This information is essential to discover and immediately eliminate all possible backdoors and exploits that attacker tried to plant.

Real time alerts will be delivered via email to system administrator as soon as attack occurs. The same information will be available via Splunk web interface for further analysis. […]

  • Detecting Human Emotions In Data

Predicting Unknown Threats: Detecting Human Emotions Through Machine Data Analytics

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Wouldn’t it be nice if your SIEM would send a “possible insider threat!” alert when it detects that employee is in fearful, paranoid or even panicky emotional state while trying to access secure, confidential corporate documents repository?

Or receive real time “possible account takeover!” alert when it detects that currently logged in user is in deep anxiety or experiencing severely agitated emotional conditions while trying to initiate money transfer to an outside bank account?

This approach is used very successfully to detect potential threats by the world’s most secure airlines.
Trained security officers are able to see if passenger feels nervous or agitated or otherwise exhibits emotionally unusual behaviors and then follow up with further checks and investigation. On one occasion by interrogating the nervous passenger the actual bomb was found inside his luggage while the passenger mistakenly thought he had been hired to smuggle diamonds.
The Step Up from User Behavior Analytics
With some creativity, knowledge of human psychology and analytics approach we can apply the same methods to today’s machine data generated by users, clients and employees of financial institutions, banks, governments facilities and corporations to prevent known and unknown attacks from outside as well as from inside of enterprise.

A while ago analyzing an account takeover cyber attack I’ve isolated a complete data set belonging to the attacker who’ve accessed another user account with legitimate credentials.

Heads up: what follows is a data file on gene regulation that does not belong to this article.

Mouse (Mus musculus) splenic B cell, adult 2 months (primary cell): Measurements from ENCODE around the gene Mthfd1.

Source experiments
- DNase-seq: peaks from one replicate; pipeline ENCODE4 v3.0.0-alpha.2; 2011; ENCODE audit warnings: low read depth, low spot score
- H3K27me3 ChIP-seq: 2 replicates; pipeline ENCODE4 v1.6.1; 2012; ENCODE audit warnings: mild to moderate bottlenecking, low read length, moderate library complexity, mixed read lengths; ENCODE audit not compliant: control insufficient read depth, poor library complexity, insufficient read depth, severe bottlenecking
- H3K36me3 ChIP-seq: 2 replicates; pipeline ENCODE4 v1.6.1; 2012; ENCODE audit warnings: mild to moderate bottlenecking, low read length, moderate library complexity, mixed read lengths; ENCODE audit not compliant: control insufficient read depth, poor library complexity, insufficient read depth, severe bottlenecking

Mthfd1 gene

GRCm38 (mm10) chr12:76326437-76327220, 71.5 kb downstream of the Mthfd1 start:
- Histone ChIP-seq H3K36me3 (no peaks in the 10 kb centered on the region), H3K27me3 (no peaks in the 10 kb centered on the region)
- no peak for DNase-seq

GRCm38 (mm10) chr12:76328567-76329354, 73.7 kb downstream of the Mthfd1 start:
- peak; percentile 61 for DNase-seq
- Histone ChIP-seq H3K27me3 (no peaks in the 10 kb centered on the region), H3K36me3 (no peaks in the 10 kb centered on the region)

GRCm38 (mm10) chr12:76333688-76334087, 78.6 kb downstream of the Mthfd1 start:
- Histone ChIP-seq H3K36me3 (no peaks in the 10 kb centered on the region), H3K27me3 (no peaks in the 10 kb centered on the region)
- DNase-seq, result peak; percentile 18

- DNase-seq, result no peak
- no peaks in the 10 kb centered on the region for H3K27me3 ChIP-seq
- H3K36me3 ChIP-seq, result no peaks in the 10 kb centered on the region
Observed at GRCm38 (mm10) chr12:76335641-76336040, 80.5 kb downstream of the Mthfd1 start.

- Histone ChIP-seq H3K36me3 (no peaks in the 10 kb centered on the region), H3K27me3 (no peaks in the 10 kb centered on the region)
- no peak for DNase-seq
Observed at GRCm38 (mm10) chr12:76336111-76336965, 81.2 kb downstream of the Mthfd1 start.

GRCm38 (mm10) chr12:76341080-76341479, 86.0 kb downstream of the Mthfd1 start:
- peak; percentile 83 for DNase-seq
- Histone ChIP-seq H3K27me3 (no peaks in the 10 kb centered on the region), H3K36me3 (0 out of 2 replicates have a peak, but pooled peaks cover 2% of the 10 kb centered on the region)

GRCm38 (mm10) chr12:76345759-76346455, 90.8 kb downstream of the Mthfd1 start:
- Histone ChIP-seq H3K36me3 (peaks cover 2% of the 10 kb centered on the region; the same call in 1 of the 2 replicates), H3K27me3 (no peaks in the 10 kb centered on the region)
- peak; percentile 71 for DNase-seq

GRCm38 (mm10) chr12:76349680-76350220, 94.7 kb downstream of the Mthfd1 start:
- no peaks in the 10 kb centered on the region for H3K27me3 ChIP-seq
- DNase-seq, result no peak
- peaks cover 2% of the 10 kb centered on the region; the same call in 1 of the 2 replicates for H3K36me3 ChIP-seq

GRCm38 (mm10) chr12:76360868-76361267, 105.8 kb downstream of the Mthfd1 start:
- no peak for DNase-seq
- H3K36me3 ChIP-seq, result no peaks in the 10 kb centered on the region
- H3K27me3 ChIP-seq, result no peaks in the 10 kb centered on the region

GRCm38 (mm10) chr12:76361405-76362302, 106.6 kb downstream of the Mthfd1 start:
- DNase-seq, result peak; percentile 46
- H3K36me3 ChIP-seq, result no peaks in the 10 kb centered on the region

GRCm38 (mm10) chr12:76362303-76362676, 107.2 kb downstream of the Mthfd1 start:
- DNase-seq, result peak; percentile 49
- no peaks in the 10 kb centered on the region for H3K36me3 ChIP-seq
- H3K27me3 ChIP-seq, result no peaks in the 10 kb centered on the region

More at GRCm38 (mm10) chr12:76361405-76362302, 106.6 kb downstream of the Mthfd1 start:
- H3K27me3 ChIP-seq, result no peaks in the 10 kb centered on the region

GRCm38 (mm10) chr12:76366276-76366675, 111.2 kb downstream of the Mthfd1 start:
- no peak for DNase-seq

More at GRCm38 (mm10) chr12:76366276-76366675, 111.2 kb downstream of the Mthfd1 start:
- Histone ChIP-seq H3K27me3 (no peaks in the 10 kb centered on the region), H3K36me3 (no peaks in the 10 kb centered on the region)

Attacker’s session activity was almost identical to legitimate user’s activity across all metrics:
Pages accessed, session duration, session hit length, browser user agent used, geographical region of originated IP address, order in which pages were accessed, approximately the same time of the date as legitimate user would use, etc…

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  • session_velocity

User Behavior Analysis with Splunk: Detecting Threats and Fraudulent Activity in the Ocean of Behaviors: Part 2 – Detecting Abnormal User Session Velocity and Density

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One of my enterprise clients observed that certain class of attacks having a number of distinctive characteristics: attacker who possessed correct user account credentials won’t try to engage into malicious behavior right away.

Initial activity would involve certain degree of reconnaissance and gathering of future victim’s specific data, such as account balances, trade histories and other. So normal “red flags” and risk scoring metrics won’t generate any alerts.

However in many cases such pre-fraudulent activity was still carrying an unusual behavior marks: either session velocity (average number of seconds per hit) or session density (number of hits within the session) or both exceeded normal, baseline session patterns typical for the average client application user’s behavior.

Abnormally high session velocity is also a typical pattern of an automated script-driven session that both fraudsters and competition were using to siphon data from the client’s servers.

One of the possible solutions to detect these activities would be to calculate average session velocity and density and then apply these values to trigger alerts when session metrics exceeded thresholds.

The issue here is that due to the client’s business specific these averages vary greatly depending on the time of the day, time of the week and also the month of the year.

So stuffing some fixed “guessed” threshold values won’t work and will either generate lots of false positives or miss many suspicious sessions. […]